Three Ways to Start Saving Money (That Actually Work!)

Whoever said, “easy come, easy go” clearly wasn’t talking about money, because it’s hard to get and ridiculously easy to lose. Swiping a credit card or buying a cart of stuff online sometimes doesn’t even feel real​— ​until you check your bank account. I know there are a lot of people who want to be better with their money​. Maybe you’ve gotten to a point where you can’t pay off your credit card, or maybe you just want to know how to save more effectively. As someone who’s been a penny-pincher since I was a child, I’ll tell you how I saved myself from bad spending habits and how you can help yourself too!        

1. Treat your credit card like a debit card

Credit cards are fun to have. You pull it out of your wallet and swipe it and feel like a real adult​. But you know what makes you even more of an adult? Not getting into credit card debt. I might sound like your preachy dad right now, but I know people who cannot pay off their credit card every month at twenty years old. It’s not a good situation to be in. So you know that monthly limit you have on your credit card? Yeah, forget that limit and focus on the number in your checking account, because that’s the money you actually have. By all means, use your credit card. I use mine all the time. It’s a tool, and if used properly, you can get rewards and raise your credit score. But using your credit card carelessly can result in built-up interest and a bad credit score, which are pools of quicksand you do not want to step in. Would you promise to give your friend a gift that you don’t actually have? No. So don’t spend money you don’t actually have, because the bank is a lot less forgiving than your friends.

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2. Don’t frequent fast food joints

I know, I know, you tell yourself this and then your friends ask you if you want to eat somewhere and somehow you end up at Chipotle with a bag of chips and a burrito you won’t finish (and you even paid extra for guacamole)! But if you really want to save money, this can’t be a regular thing. When you start putting food costs into perspective, you realize how easy it starts adding up. How many times do you go to Starbucks a year? 50? If you buy a $5 drink every time you go, you’re spending $250 a year on mediocre coffee. With that money, you could’ve gone to Disneyland twice, gotten your hair dyed professionally, or bought four pairs of shoes! I used to buy food pretty frequently, but last year I made a point not to, which saved me a lot of money and a lot of empty calories. You ​can​ go out to eat, but try not to frequent fast-food joints, because each individual time doesn’t seem like ​that much money, then all of a sudden there’s a $50 charge on your account. Instead, try to save eating out for special occasions or treat yourself to a nice restaurant once in a while. Your wallet and body will thank you.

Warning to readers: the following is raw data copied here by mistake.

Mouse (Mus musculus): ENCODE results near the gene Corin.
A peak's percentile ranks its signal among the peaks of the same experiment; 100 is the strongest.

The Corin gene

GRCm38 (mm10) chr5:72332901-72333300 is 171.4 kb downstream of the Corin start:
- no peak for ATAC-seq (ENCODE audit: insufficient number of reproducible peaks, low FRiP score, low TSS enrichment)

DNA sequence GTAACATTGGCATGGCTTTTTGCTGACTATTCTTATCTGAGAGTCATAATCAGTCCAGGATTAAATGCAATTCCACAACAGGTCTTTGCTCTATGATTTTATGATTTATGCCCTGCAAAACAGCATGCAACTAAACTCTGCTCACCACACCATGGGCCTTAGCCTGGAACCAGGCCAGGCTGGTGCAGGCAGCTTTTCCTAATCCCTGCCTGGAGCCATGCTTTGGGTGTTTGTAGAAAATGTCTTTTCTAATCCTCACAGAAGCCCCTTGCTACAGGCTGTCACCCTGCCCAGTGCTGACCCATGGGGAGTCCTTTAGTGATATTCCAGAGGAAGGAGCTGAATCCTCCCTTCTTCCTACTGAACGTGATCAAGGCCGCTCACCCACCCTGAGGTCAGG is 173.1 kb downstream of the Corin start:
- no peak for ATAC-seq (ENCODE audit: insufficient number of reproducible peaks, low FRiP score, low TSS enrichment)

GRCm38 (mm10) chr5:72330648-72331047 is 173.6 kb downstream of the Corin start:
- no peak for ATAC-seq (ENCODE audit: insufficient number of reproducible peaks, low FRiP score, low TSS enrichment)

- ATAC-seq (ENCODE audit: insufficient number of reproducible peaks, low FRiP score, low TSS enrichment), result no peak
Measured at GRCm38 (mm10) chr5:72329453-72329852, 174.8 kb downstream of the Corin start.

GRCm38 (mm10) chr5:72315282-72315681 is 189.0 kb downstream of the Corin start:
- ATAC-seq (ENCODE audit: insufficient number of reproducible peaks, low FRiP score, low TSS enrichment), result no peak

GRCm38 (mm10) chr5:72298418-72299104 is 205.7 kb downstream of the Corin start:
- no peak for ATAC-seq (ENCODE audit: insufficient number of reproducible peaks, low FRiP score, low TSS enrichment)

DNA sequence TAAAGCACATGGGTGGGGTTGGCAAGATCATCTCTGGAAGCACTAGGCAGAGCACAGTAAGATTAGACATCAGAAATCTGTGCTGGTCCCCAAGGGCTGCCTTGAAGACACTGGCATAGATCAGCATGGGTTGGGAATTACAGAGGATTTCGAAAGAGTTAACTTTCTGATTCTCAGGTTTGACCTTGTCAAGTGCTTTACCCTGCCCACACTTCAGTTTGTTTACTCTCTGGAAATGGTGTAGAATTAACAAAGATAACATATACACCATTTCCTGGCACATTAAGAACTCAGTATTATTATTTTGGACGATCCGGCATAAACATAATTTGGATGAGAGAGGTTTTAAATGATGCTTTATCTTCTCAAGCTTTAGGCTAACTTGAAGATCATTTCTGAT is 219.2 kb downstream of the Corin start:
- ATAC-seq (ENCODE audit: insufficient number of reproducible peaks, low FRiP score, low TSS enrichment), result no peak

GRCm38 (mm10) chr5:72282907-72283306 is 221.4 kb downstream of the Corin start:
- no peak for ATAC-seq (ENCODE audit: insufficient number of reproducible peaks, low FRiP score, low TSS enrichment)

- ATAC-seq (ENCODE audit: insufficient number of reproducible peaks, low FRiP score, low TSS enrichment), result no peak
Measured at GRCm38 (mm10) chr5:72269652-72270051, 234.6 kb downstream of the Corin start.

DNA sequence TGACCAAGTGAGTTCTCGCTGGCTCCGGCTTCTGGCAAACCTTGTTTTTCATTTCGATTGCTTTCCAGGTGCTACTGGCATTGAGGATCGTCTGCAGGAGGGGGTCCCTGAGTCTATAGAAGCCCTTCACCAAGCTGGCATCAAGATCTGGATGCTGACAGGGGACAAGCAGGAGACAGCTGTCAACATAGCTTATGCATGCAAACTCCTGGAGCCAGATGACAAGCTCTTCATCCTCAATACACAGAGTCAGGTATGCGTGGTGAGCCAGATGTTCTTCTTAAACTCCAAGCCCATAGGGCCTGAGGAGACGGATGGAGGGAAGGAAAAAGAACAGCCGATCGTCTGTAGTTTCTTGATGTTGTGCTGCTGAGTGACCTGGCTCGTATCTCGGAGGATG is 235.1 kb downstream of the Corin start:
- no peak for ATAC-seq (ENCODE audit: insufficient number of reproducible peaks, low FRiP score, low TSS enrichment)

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3. Figure out why you’re saving—then cater to that purpose

If you’re saving with a specific goal in mind, keep a list of big things you want to save up for. Maybe you want to go on a vacation, buy a new eyeshadow palette, or get that video game coming out next month. Write up a list and stick it in a visible place in your wallet. This way, every time you see the list, you’ll remember that there’s something better and more important that you can be saving up for. However​, if you’re saving up for the distant future, then start investing ​now​. Investing in stocks and the money market may seem really foreign and scary, but the earlier you start, the better. When you put money into investments, that money should stay until you retire (don’t think about that too much or you might have an existential crisis). If you leave that money in your bank account, it will just sit there and do next to nothing, but putting it into investments will allow it to grow without you having to do much work. Think of how much you’ll end up with in forty years!

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Saving money is hard. There’s always something new and flashy coming out that you’re gonna want. But once you get it, there’s going to be something else you want, and then something else, and then something else. It never really ends. When you can figure out what’s actually necessary and important enough to spend on, and what won’t matter in the long run, it’ll be easier to save. College is about learning and growing so we can become responsible adults, and the adult world has a lot to do with money, so it pays (pun intended) to get smart now. Don’t be a victim of bad spending habits. You have the power to make a change.